UNITED STATES COURT OF APPEALS FOR THE SECOND CIRCUIT
December 10, 2012
CARL FINN, PLAINTIFF-APPELLANT,
NEW YORK STATE OFFICE OF MENTAL HEALTH-ROCKLAND PSYCHIATRIC CENTER, JEROME FORMAN, OSMOND CLARKE, NIRANJANA PATEL, NEW YORK STATE OFFICE OF MENTAL HEALTH, DEFENDANTS-APPELLEES.
Appeal from a judgment of the United States District Court for the Southern District of New York (Vincent L. Briccetti, Judge).
Finn v. N.Y. State Office of Mental Health
Rulings by summary order do not have precedential effect. Citation to a summary order filed on or after January 1, 2007, is permitted and is governed by Federal Rule of Appellate Procedure 32.1 and this Court's Local Rule 32.1.1. When citing a summary order in a document filed with this Court, a party must cite either the Federal Appendix or an electronic database (with the notation "summary order"). A party citing a summary order must serve a copy of it on any party not represented by counsel.
At a stated term of the United States Court of Appeals for the Second Circuit, held at the Daniel Patrick Moynihan United States Courthouse, 500 Pearl Street, in the City of New York, on the 10th day of December, two thousand and twelve.
PRESENT: JOSE A. CABRANES, REENA RAGGI, PETER W. HALL, Circuit Judges.
UPON DUE CONSIDERATION WHEREOF, IT IS HEREBY ORDERED, ADJUDGED, AND DECREED that the judgment of the District Court is AFFIRMED.
From 2005 to 2007, plaintiff-appellant Carl Finn was employed at the Rockland Psychiatric Center ("RPC")--a facility operated by the New York State Office of Mental Health. Finn alleges that he experienced discrimination at RPC on account of his race, and that he was fired because of his efforts to expose the discriminatory practices at RPC as well as problems with the food served at the facility. Based on those underlying factual allegations, Finn brought the following claims in federal court against RPC, the New York State Office of Mental Health, and various co-workers:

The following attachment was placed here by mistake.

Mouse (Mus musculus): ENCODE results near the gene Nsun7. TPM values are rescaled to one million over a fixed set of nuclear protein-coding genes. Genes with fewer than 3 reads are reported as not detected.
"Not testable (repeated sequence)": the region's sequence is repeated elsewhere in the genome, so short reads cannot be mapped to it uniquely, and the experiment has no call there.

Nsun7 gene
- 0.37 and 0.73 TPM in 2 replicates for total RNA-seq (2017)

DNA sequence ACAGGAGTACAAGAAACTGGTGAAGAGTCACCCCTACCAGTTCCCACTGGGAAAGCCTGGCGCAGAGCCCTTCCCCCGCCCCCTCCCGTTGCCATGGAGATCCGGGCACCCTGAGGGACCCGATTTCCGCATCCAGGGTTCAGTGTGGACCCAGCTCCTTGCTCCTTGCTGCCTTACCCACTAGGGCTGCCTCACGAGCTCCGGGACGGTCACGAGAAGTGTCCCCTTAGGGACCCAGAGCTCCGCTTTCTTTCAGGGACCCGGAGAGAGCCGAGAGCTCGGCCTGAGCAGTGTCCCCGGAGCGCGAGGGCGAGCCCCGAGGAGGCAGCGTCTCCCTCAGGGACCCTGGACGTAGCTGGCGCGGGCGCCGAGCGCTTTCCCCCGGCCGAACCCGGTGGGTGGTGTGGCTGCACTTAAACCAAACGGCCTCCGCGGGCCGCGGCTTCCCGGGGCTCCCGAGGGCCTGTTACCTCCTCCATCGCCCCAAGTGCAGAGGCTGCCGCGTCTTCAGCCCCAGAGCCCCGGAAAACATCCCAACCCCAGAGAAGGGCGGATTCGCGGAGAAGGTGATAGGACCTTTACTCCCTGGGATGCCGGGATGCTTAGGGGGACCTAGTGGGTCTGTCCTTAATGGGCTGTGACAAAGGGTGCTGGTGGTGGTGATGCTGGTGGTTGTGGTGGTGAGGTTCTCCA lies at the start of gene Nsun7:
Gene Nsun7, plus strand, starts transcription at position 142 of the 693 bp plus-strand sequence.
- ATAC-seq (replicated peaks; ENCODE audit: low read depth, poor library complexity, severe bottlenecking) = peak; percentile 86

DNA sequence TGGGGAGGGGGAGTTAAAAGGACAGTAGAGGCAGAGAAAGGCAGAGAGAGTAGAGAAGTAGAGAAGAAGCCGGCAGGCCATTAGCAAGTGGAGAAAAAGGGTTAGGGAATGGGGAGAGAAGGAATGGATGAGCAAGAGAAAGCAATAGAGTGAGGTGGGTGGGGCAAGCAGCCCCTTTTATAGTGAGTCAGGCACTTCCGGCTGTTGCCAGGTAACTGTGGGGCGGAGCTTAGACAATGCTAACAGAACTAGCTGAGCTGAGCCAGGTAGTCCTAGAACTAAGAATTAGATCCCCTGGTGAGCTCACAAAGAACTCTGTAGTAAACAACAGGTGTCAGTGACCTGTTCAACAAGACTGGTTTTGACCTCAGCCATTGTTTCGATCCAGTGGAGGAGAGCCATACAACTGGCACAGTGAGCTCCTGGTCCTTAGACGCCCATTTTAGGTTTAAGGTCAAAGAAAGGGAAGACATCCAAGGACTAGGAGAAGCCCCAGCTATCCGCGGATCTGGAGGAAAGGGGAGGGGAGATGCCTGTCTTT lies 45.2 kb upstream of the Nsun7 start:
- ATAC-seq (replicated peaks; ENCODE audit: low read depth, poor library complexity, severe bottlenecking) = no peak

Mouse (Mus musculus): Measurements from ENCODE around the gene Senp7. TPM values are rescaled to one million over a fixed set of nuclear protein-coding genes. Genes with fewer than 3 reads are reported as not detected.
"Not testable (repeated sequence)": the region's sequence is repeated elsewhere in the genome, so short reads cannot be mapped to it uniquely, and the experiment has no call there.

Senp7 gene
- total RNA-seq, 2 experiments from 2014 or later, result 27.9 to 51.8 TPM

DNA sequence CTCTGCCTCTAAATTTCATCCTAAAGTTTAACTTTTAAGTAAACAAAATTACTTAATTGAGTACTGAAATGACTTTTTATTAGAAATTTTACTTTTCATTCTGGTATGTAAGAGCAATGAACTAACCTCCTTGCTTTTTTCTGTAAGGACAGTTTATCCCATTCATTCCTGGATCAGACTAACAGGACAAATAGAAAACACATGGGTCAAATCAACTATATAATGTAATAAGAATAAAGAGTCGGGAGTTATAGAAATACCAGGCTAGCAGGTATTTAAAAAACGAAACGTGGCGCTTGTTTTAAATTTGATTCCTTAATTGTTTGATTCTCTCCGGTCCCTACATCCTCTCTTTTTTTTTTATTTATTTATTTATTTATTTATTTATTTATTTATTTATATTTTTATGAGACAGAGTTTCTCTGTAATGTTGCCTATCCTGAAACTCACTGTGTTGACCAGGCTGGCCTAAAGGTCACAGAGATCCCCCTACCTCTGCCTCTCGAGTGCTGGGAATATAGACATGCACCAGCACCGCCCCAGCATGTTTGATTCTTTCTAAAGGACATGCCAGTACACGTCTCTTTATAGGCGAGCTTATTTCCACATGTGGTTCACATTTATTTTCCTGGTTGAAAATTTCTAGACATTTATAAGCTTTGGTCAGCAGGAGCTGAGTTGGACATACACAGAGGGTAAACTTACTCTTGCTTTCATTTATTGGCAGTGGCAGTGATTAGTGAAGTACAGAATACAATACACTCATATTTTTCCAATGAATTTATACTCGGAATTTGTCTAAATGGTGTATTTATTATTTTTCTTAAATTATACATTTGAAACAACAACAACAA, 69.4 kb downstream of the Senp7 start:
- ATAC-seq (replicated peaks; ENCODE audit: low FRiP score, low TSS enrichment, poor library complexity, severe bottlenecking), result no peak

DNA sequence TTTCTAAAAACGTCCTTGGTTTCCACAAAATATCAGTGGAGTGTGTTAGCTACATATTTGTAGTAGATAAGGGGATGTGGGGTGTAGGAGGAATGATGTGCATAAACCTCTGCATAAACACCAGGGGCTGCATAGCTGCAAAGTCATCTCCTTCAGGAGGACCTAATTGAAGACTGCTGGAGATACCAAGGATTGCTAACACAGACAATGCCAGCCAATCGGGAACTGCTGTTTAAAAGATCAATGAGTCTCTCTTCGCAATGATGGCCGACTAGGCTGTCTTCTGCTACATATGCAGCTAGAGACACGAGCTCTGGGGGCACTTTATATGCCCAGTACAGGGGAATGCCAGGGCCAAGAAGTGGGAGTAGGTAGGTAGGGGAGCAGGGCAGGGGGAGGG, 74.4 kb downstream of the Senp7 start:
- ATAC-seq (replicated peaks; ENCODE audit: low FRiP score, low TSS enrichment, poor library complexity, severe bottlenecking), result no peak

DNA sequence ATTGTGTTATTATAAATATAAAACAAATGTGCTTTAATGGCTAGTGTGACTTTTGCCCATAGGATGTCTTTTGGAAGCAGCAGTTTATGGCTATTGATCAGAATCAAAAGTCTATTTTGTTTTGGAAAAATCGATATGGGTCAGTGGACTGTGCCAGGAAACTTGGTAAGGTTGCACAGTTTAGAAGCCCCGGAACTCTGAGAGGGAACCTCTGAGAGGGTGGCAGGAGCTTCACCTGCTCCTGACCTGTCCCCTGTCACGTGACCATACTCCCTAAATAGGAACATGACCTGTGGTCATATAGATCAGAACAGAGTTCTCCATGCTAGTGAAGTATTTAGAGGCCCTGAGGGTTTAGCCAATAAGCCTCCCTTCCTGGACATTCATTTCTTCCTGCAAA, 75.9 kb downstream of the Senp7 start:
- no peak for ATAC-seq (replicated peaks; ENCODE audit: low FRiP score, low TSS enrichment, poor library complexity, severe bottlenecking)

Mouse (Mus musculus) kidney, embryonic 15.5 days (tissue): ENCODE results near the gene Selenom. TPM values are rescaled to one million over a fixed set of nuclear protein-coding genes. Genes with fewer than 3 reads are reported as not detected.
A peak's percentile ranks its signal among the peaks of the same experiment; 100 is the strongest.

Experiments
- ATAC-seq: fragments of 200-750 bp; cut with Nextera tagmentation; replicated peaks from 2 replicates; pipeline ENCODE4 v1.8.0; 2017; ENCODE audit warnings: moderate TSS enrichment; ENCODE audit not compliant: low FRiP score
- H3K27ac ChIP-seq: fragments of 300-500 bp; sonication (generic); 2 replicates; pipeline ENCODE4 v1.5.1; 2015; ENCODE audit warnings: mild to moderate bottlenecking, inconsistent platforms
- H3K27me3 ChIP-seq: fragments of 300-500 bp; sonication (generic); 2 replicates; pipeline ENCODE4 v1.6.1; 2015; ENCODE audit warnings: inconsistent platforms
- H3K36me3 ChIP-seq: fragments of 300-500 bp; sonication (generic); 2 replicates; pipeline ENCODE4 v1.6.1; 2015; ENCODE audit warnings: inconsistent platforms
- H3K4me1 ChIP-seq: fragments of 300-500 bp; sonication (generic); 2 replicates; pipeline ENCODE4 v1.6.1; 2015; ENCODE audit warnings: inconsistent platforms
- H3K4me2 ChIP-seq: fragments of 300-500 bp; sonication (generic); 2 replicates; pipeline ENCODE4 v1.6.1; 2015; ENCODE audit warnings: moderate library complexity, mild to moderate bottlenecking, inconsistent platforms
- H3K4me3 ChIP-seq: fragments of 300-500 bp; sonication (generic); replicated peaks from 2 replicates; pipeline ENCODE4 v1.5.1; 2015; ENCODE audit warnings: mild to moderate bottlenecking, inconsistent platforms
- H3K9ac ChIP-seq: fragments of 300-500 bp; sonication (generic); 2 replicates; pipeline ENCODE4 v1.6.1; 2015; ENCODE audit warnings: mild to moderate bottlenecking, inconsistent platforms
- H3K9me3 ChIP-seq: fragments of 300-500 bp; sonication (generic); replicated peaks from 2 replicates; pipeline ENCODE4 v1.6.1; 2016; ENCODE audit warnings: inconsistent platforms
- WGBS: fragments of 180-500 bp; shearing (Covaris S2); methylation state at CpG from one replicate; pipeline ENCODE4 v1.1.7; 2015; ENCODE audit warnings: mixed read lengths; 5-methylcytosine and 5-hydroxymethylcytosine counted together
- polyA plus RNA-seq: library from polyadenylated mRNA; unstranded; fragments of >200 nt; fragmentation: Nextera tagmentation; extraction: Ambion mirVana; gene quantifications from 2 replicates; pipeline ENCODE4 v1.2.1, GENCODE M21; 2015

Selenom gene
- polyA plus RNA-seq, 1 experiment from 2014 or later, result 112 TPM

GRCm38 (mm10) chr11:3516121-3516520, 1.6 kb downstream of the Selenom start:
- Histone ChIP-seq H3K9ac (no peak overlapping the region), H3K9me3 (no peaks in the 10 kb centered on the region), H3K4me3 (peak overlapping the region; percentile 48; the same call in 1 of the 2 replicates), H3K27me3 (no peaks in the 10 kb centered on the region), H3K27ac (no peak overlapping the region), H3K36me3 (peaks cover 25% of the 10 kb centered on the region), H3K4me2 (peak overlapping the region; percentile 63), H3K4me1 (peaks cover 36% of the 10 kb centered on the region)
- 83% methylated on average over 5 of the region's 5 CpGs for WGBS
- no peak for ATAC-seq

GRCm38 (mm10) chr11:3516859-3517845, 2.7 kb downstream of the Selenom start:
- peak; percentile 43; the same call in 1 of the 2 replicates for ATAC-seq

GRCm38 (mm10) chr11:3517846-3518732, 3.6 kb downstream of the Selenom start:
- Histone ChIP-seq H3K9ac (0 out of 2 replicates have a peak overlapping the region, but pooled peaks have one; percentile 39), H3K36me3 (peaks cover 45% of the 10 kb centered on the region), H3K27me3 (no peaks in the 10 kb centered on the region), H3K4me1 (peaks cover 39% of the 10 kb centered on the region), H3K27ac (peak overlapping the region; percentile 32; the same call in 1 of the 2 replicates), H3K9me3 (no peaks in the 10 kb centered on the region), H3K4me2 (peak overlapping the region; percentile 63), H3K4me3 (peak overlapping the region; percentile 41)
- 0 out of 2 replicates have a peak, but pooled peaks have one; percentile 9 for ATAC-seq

(1) employment discrimination on account of his race in violation of 42 U.S.C. § 2000e ("Title VII");
(2) unlawful retaliation based on his allegations of racial discrimination in violation of Title VII;
(3) unlawful retaliation for purportedly protected speech under the First Amendment;
(4) termination without due process in violation of the Fourteenth Amendment;*fn1 and (5) analogous claims under the New York State Constitution and the New York Human Rights Law, see N.Y. Exec. Law §§ 296, 297. Finn's complaint sought damages and reinstatement.
Following discovery, the defendants moved for summary judgment with respect to each claim. In a memorandum opinion and order dated October 6, 2011, the District Court granted summary judgment to the defendants with respect to all of Finn's claims. The Court based its decision on numerous grounds, many of which are summarized in our discussion. We assume the parties' familiarity with the facts and procedural history of this case.
We review an award of summary judgment de novo, "construing the evidence in the light most favorable to the non-moving party and drawing all reasonable inferences in [his] favor." Fincher v. Depository Trust & Clearing Corp., 604 F.3d 712, 720 (2d Cir. 2010). Summary judgment is appropriate if "the movant shows that there is no genuine dispute as to any material fact and the movant is entitled to judgment as a matter of law." Fed. R. Civ. P. 56(a). A genuine dispute exists "if 'the evidence is such that a reasonable jury could return a verdict for the nonmoving party.'" Gen. Star Nat'l Ins. Co. v. Universal Fabricators, Inc., 585 F.3d 662, 669 (2d Cir. 2009) (quoting Roe v. City of Waterbury, 542 F.3d 31, 35 (2d Cir. 2008)).
Having reviewed the record de novo, we affirm the judgment of the District Court for substantially the reasons stated in its well-reasoned memorandum opinion and order dated October 6, 2011. We now briefly summarize those reasons.